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Alternative & Indie - Released January 8, 2016 | Domino Recording Co

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Dublin indie folkers Villagers follow 2015's positively received Darling Arithmetic, an album that went to number one in the Irish album charts. Twice shortlisted for the Mercury Music Prize, Villagers recorded Where Have You Been All My Life? at London's RAK Studios in one day, the majority of the songs being captured in one or two takes. The band eschewed overdubs or extensive post-production in favor of a more pared-back, intimate sound. ~ Simon Spreyer
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Alternative & Indie - Released April 13, 2015 | Domino Recording Co

Coming off Villagers' highly touted, Mercury Prize-nominated debut, 2010's Becoming a Jackal, singer/songwriter Conor J. O'Brien updated his group's atmospheric baroque pop sound with the addition of various synthesizers and drum machines, as well as creative collaboration with a working group of bandmates. Subsequently, Villagers' sophomore album, 2013's {Awayland}, was an even more robust, sonically layered production. Rather than sticking with a more-is-more approach, O'Brien has taken the exact opposite tack for his third album, 2015's Darling Arithmetic, forgoing a group sound and instead working once again as a true solo act. To this end, Darling Arithmetic is possibly even more insular than Becoming a Jackal, with O'Brien largely favoring acoustic guitar, piano, and softly sung lyrics ripe with the scent of a relationship in trouble. In "Everything I Am Is Yours," he sings "I am just a man/Tipping on a wire/Tightrope walking fool/Balanced on desire/I cannot control/These ever-changing ways/So how can I be sure/The feeling will remain/It'll always change." This skeptical desire for love is echoed later in "Hot Scary Summer," as he addresses problems with a possible lover with "So you thank me for my hard work/But you've had it up to there/'Cause this shouldn't be hard work/But I'll fight to care if you'd care to fight." Musically, much -- if not all -- of Darling Arithmetic is pitched at a slow, dream-inducing pace and, while lushly recorded, feels smaller in scope than even Villagers' debut. Admittedly, these are also slower-burning compositions that lack the hooks and pop immediacy of much of Villagers' previous work. Ultimately, however, the pulling back feels intentional and fitting for an album of songs that always seem born out of O'Brien's most personal experiences. As he sings on "The Soul Serene," "So I go walking on the shore/And I wonder what I'm walking for...and I find chameleon dreams in my mind." ~ Matt Collar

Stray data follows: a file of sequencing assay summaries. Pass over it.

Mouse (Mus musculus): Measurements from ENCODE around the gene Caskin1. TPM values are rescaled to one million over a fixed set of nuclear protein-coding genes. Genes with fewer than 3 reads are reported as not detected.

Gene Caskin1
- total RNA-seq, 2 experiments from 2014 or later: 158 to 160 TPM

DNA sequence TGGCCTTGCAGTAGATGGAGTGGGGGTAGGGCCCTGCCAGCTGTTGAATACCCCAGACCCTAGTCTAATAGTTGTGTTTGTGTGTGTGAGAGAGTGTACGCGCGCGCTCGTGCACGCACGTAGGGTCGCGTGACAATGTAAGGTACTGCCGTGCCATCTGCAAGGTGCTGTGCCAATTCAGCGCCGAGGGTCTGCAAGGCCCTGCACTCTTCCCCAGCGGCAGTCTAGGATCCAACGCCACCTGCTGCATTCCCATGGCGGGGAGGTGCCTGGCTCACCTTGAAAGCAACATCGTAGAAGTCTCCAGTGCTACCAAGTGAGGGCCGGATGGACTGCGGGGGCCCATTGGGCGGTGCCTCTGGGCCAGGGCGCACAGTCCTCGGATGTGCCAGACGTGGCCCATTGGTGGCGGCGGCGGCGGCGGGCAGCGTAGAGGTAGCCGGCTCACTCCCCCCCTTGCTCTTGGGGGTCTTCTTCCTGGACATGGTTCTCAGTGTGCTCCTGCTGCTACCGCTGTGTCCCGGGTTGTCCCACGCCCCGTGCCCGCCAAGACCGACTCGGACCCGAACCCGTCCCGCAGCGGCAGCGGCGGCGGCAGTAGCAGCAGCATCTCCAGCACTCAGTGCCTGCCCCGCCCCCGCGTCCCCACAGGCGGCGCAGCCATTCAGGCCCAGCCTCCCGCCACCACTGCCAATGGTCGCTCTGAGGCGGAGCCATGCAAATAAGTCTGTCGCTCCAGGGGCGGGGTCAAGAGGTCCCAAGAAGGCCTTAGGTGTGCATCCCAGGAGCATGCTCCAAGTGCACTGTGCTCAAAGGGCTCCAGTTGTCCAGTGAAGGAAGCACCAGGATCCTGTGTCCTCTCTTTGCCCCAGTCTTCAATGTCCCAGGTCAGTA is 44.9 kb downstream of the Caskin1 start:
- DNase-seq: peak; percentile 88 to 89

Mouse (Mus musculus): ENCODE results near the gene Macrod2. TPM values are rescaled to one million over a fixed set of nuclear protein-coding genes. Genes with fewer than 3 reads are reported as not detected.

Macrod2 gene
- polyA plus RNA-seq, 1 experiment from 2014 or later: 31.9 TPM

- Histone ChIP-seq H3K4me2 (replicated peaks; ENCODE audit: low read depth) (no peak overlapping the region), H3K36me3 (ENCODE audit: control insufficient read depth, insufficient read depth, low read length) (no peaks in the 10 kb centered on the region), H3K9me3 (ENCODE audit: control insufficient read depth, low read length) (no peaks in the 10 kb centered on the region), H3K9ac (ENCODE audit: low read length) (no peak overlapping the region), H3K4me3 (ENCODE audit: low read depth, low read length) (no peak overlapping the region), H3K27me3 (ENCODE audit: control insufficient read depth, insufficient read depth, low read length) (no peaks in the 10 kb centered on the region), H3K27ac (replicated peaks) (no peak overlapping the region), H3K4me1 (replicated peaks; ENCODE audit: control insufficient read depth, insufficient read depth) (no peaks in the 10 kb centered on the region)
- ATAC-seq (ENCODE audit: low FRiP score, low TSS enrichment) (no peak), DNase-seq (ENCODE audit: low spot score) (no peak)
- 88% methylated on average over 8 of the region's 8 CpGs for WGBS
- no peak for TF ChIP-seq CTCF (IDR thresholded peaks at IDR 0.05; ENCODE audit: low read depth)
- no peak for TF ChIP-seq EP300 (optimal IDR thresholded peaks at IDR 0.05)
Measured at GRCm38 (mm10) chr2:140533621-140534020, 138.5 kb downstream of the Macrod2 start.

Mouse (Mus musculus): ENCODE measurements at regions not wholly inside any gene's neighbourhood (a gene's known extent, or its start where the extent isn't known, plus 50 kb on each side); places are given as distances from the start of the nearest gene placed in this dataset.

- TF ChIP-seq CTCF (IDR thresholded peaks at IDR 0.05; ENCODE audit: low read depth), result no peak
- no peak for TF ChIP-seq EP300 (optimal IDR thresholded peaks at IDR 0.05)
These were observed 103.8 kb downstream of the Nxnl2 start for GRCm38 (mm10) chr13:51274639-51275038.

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Alternative & Indie - Released April 13, 2015 | Domino Recording Co

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Alternative & Indie - Released June 13, 2018 | Domino Recording Co

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Alternative & Indie - Released September 7, 2018 | Domino Recording Co

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Alternative & Indie - Released August 17, 2018 | Domino Recording Co

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Alternative & Indie - Released August 17, 2018 | Domino Recording Co

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Alternative & Indie - Released September 10, 2018 | Domino Recording Co

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Alternative & Indie - Released February 3, 2015 | Domino Recording Co

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Alternative & Indie - Released March 25, 2015 | Domino Recording Co

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Alternative & Indie - Released May 12, 2014 | Domino Recording Co

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Pop/Rock - Released October 22, 2012 | Domino Recording Co

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Pop/Rock - Released August 1, 2010 | Domino Recording Co

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Alternative & Indie - Released October 22, 2013 | Domino Recording Co

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Pop/Rock - Released October 4, 2010 | Domino Recording Co

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Pop/Rock - Released October 22, 2012 | Domino Recording Co